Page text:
The Arctic and subarctic Ocean flux of potential vorticity and the Arctic Ocean circulation

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Yang, Jiayan
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According to observations, the Arctic Ocean circulation beneath a shallow thermocline can be schematized by cyclonic rim currents along shelves and over ridges. In each deep basin, the circulation is also believed to be cyclonic. This circulation pattern has been used as an important benchmark for validating Arctic Ocean models. However, modeling this grand circulation pattern with some of the most sophisticated ocean–ice models has been often difficult. The most puzzling and thus perhaps the most interesting finding from the Arctic Ocean Model Intercomparison Project (AOMIP), an international consortium that runs 14 Arctic Ocean models by using the identical forcing fields, is that its model results can be grouped into two nearly exact opposite patterns. While some models produce cyclonic circulation patterns similar to observations, others do the opposite. This study examines what could be possibly responsible for such strange inconsistency. It is found here that the flux of potential vorticity (PV) from the subarctic oceans strongly controls the circulation directions. For a semienclosed basin like the Arctic, the PV integral over the whole basin yields a balance between the net lateral PV inflow and the PV dissipation along the boundary. When an isopycnal layer receives a net positive PV through inflow/outflow, the circulation becomes cyclonic so that friction can generate a flux of negative PV to satisfy the integral balance. For simplicity, a barotropic ocean model is used in this paper but its application to the 3D models will be discussed. In the first set of experiments, the model with a realistic Arctic bathymetry is forced by observed inflows and outflows. In this case, there is a net positive PV inflow to the basin, due to the fact that inflow layer is thinner than that of outflow. The model produces a circulation field that is remarkably similar to the one from observations. In the second experiment, the model bathymetry at Fram Strait is modified so that the same inflows and outflows of water masses lead to a net negative PV flux into the Arctic. The circulation is reversed and becomes nearly the opposite of the first experiment. In the third experiment, the net PV flux is made to be zero by modifying again the sill depth at Fram Strait. The circulation becomes two gyres, a cyclonic one in the Eurasian Basin and an anticyclonic one in the Canada Basin. To elucidate the control of the PV integral, a second set of model experiments is conducted by using an idealized Arctic bathymetry so that the PV dynamics can be better explained without the complication of rough topography. The results from five additional experiments that used the idealized topography will be discussed. While the model used in this study is one layer, the same PV-integral constraint can be applied to any isopycnal layer in a three-dimensional model. Variables that affect the PV fluxes to this density layer at any inflow/outflow channel, such as layer thickness and water volume flux, can affect the circulation pattern. The relevance to 3D models is discussed in this paper.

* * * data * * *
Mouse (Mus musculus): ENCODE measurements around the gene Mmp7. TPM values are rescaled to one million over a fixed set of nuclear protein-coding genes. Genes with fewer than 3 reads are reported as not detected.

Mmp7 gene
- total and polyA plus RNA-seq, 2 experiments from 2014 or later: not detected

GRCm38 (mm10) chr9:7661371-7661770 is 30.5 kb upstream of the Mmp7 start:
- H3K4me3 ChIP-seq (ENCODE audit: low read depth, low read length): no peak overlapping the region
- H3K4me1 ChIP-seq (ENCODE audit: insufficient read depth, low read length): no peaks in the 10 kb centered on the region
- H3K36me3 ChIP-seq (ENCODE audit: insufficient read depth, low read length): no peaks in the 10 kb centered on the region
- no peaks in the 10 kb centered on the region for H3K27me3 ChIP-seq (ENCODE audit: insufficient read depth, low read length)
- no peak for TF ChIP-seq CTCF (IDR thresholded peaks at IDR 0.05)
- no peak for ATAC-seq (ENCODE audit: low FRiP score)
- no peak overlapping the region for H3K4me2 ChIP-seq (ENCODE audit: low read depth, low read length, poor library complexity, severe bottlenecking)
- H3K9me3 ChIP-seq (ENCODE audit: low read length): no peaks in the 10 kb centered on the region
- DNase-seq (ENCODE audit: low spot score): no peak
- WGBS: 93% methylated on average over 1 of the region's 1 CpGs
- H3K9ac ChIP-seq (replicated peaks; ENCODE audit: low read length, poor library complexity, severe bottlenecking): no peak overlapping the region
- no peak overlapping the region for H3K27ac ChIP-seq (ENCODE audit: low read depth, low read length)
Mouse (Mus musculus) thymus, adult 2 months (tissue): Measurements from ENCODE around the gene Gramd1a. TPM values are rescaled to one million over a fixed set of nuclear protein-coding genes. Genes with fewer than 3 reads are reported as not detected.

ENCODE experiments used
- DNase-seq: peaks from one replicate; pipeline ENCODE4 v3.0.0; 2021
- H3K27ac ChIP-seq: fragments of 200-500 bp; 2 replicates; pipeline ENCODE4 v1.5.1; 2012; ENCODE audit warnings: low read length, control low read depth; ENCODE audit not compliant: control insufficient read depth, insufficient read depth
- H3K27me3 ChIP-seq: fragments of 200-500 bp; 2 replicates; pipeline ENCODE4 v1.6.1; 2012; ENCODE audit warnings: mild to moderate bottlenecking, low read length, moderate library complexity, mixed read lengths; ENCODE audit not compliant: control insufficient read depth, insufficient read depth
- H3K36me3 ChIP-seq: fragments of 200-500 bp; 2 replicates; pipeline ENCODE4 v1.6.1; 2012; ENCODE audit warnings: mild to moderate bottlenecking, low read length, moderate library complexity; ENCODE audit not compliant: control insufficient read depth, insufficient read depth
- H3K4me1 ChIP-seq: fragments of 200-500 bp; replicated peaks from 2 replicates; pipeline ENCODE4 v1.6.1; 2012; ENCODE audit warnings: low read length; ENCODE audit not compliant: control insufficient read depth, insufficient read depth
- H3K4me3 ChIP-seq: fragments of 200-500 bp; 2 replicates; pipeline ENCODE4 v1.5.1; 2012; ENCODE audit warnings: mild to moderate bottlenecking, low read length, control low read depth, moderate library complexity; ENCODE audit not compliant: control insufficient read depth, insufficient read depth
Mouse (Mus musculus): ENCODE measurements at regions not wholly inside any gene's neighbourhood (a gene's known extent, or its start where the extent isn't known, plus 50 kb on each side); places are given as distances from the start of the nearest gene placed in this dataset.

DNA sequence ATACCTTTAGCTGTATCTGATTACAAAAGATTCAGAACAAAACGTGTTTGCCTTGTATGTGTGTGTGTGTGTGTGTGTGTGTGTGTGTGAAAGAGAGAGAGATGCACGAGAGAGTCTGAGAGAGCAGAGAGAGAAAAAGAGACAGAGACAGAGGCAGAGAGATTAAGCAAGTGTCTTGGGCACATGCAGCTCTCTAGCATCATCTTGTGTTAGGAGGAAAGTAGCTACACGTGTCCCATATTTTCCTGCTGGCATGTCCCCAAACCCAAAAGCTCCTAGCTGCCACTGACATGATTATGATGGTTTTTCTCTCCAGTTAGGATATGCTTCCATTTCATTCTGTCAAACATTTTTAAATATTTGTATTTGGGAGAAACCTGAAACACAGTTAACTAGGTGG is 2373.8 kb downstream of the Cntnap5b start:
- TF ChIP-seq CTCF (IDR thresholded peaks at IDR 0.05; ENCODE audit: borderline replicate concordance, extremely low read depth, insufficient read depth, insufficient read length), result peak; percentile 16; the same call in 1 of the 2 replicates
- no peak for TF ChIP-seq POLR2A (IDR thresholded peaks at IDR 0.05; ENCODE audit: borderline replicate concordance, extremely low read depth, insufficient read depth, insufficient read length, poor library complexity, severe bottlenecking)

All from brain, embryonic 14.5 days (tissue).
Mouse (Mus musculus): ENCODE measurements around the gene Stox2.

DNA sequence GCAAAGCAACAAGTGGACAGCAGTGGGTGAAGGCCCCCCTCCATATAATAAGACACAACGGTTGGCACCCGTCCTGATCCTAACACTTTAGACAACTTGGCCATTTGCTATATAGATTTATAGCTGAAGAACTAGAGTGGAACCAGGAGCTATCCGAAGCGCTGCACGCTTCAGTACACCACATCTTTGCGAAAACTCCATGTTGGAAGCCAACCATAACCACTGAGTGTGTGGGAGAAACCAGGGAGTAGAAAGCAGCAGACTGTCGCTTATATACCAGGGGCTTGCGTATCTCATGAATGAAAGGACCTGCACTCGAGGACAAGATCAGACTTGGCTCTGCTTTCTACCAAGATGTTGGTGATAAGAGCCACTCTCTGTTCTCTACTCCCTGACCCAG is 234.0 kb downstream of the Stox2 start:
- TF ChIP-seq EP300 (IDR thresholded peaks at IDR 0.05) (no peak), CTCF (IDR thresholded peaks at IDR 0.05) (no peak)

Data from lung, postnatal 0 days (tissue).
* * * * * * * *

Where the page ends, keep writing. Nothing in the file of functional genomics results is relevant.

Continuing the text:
Author Posting. © American Meteorological Society, 2005. This article is posted here by permission of American Meteorological Society for personal use, not for redistribution. The definitive version was published in Journal of Physical Oceanography 35 (2005): 2387–2407, doi:10.1175/JPO2819.1.
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Journal of Physical Oceanography 35 (2005): 2387-2407
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